My dog is a retrieving fool and has no off switch.
Once when my brother stood in the yard holding a ball, my dog did not notice a BEAR run across the yard or the fact that my parents’ dog was chasing the bear.
When I first adopted Ace, I thought maybe I could break his tennis ball obsession – HA!
Instead, I’ve found ways to manage his behavior around a ball, and the following are my top management tips.
I know we have a few other ball-obsessed dogs among us (Alfie, Mort …), so please share any additional tips if you have them.
How to manage a tennis-ball obsessed dog
1. Don’t get mad at your dog.
I get irritated with Ace when we visit the dog beach and he won’t socialize with the other dogs. Instead, he just runs around looking for a ball in a near panic.
I’ve learned to accept this about my dog. He will always have that drive to retrieve, and I can’t change that about him.
Instead, I look at the positives:
- My dog will not run away as long as I have a ball
- My dog will do just about anything for a ball, so he’s extremely easy to train
- Lots of people wish their dogs would play fetch since it’s an easy way to exercise a dog
2. Don’t keep toys out all time.
I’m amazed when people tell me, “My Lab never stops bringing me his ball.”
Well, put the ball away!
I keep Ace’s toys put away, and I set rules for indoor play. Fetch is mostly saved for outside, other than a few, rare games started on my terms.
3. Have a command to signal when play, or “work,” is done.
I use the command “That’s enough!” to tell my dog under no circumstance am I throwing that ball again. I have to say it in a stern, almost mean, voice.
This command only works because I’m serious and my dog knows it. If he’s extra wound up, such as when multiple “ball throwers” are present, sometimes I just have to take the ball away.
4. Play fetch in a structured way, with time limits.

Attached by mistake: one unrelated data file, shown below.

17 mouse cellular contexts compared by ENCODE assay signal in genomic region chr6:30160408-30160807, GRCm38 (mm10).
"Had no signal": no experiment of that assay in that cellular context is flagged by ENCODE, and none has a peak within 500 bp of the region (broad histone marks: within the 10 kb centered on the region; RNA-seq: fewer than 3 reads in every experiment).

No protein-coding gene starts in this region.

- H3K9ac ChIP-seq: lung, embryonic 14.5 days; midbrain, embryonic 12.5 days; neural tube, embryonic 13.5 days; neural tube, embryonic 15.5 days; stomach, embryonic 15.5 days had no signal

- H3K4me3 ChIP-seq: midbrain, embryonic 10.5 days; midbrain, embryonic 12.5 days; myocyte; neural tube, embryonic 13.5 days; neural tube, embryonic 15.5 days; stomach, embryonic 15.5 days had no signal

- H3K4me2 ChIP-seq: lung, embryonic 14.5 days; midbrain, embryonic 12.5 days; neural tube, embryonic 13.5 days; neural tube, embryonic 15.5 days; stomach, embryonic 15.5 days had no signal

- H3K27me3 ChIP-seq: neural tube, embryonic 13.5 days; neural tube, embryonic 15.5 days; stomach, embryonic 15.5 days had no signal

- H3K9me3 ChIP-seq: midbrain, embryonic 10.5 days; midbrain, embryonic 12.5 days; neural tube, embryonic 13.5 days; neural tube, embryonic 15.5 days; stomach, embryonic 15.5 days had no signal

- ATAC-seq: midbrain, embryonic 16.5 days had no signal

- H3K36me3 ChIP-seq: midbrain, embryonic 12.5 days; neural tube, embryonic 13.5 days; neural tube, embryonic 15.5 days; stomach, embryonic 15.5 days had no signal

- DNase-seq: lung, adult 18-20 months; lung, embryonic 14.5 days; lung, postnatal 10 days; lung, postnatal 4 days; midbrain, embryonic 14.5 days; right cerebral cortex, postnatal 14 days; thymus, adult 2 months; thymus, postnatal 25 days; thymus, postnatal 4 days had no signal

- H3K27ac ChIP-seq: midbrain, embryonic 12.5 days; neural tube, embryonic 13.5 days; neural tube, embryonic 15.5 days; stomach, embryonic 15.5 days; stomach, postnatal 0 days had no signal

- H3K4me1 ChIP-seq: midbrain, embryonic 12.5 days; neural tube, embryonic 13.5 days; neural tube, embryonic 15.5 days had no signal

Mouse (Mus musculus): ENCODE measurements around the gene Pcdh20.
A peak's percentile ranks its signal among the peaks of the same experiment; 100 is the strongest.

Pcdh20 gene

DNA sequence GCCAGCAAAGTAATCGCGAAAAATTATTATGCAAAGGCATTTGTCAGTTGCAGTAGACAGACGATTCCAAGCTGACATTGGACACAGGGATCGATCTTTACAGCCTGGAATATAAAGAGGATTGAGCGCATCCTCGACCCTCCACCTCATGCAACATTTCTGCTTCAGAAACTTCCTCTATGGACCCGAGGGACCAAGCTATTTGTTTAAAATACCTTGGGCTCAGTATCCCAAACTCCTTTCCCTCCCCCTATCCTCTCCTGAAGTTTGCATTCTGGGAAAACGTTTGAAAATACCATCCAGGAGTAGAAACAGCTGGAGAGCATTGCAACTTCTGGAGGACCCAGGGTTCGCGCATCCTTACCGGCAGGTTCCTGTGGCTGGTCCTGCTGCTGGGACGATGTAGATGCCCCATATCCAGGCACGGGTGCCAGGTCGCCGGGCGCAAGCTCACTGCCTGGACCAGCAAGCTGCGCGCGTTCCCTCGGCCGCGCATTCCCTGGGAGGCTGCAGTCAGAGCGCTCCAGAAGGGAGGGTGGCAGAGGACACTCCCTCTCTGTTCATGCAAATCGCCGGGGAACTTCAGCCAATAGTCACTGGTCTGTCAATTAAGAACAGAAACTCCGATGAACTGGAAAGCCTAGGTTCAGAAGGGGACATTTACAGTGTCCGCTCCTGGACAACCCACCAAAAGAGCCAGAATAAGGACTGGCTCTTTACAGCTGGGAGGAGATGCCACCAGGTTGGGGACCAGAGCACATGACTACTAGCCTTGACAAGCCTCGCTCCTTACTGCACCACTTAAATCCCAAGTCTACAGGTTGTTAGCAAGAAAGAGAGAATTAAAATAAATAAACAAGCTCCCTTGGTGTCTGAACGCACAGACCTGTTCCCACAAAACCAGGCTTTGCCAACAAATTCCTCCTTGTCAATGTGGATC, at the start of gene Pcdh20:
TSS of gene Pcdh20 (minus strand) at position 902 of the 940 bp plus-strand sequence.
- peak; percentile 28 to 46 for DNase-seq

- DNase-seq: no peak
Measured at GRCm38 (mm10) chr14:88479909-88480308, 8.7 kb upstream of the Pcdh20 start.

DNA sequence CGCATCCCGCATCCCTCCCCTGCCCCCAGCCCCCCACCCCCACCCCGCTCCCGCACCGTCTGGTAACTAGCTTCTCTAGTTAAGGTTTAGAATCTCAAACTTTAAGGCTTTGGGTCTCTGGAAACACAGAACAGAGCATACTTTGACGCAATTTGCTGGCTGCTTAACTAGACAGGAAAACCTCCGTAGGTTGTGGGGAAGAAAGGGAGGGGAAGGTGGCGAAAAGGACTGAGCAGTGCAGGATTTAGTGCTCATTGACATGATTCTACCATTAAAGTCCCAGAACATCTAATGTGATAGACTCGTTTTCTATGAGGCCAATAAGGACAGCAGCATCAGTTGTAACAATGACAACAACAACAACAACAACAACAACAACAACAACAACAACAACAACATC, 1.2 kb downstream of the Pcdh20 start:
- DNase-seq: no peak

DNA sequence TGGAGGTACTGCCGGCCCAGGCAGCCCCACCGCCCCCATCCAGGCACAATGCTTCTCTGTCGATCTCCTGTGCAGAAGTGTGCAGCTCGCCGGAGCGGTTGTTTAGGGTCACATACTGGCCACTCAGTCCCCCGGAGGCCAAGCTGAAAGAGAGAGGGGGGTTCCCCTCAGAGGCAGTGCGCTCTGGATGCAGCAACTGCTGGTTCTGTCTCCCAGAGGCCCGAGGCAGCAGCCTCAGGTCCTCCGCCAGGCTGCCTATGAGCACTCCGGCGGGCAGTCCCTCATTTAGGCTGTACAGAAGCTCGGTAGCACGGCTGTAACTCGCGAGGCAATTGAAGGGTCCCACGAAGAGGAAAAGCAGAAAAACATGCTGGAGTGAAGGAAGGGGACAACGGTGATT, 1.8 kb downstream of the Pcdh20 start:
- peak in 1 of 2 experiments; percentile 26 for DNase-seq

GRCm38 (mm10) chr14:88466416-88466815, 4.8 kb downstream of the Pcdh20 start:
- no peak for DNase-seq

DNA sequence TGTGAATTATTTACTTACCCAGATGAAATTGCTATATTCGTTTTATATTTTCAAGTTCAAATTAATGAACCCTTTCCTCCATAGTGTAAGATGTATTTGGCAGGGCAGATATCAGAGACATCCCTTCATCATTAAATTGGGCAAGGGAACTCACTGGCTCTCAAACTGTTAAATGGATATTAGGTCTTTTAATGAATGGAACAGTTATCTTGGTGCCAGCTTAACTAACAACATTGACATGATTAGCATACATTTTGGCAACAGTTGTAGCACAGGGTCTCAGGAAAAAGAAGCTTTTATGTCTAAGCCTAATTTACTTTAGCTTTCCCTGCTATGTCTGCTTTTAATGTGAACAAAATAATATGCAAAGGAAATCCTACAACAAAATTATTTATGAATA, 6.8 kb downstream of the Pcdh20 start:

I try to keep the hyped-up, mindless fetch throwing to a minimum. Instead, I make my dog take breaks, and I include structured rules or commands. For example, I might make Ace sit until I release him to retrieve the ball. And sometimes I have him wait while I hide the ball, followed by the command “Find it!”
You may want to try disc dog classes, flyball or other sports with your dog. Ace and I took a disc dog class for fun and he of course loved this. We also do lots of fetch playing in the water whenever possible.
5. Ask people not to throw balls or sticks for your dog.
People love when a dog will fetch, and they can’t seem to help themselves from throwing a ball or a stick for Ace, even once he’s near exhaustion.
If you have a dog like Ace, I’m sure you’ve heard things like “Wow! He loves to fetch!” Or, “Wow, how did you get him to do this?! He’s trained so well!”
Um … he just does it. Not trained.
I’ve learned that sometimes I just have to step in and ask people not to throw balls or sticks for Ace, especially at the dog park or dog beach. With friends and family, I ask them to limit it to one or two throws. If they don’t listen the first time, I ask again. When necessary, I’ve learned to intervene to protect my dog from exhaustion or injury, especially now that he’s getting older.
6. Build solid obedience skills.
All ball-obsessed dogs need to learn a solid come, sit and stay at minimum. It’s a lifelong challenge to keep working on these skills around serious distractions such as two people playing catch. Ace just about loses his mind when he’s not allowed to run back and forth between two people throwing any sort of round object. Managing this will always be a work in progress, and that’s OK.
The commands “drop” and “leave it” are also important, for obvious reasons.
7. Protect your dog from injuries.
Some examples of fetch-related injuries could include:
- injured knees or shoulders from sudden stopping and starting motions over time
- worn paw pads from retrieving on pavement, ice, gravel or hard dirt
- nails worn down and bloody for the same reason
- heat stroke
8. Limit fetch to 5 minutes or less.
A good rule of thumb is to limit fetch playing to five minutes for most dogs under most circumstances. At the very least, just pause for a minute to make sure your dog is doing OK. Take a look at his paw pads. Take note of how heavy he’s breathing.
If someone else will be watching your dog for the day or for the weekend, make sure they are also aware of the need to set limits. Make sure to mention this to a pet sitter or dog daycare provider as well. Some people just assume dogs will quit playing on their own, but that is not the case with a dog like Ace.
9. Be extra careful at the beach.
I’ve seen my dog swimming out into the ocean to retrieve a toy, and I thank God he managed to have the sense to turn around once he realized how far out he was. This was scary for me and him, and it’s of course my fault for putting him in that position to begin with.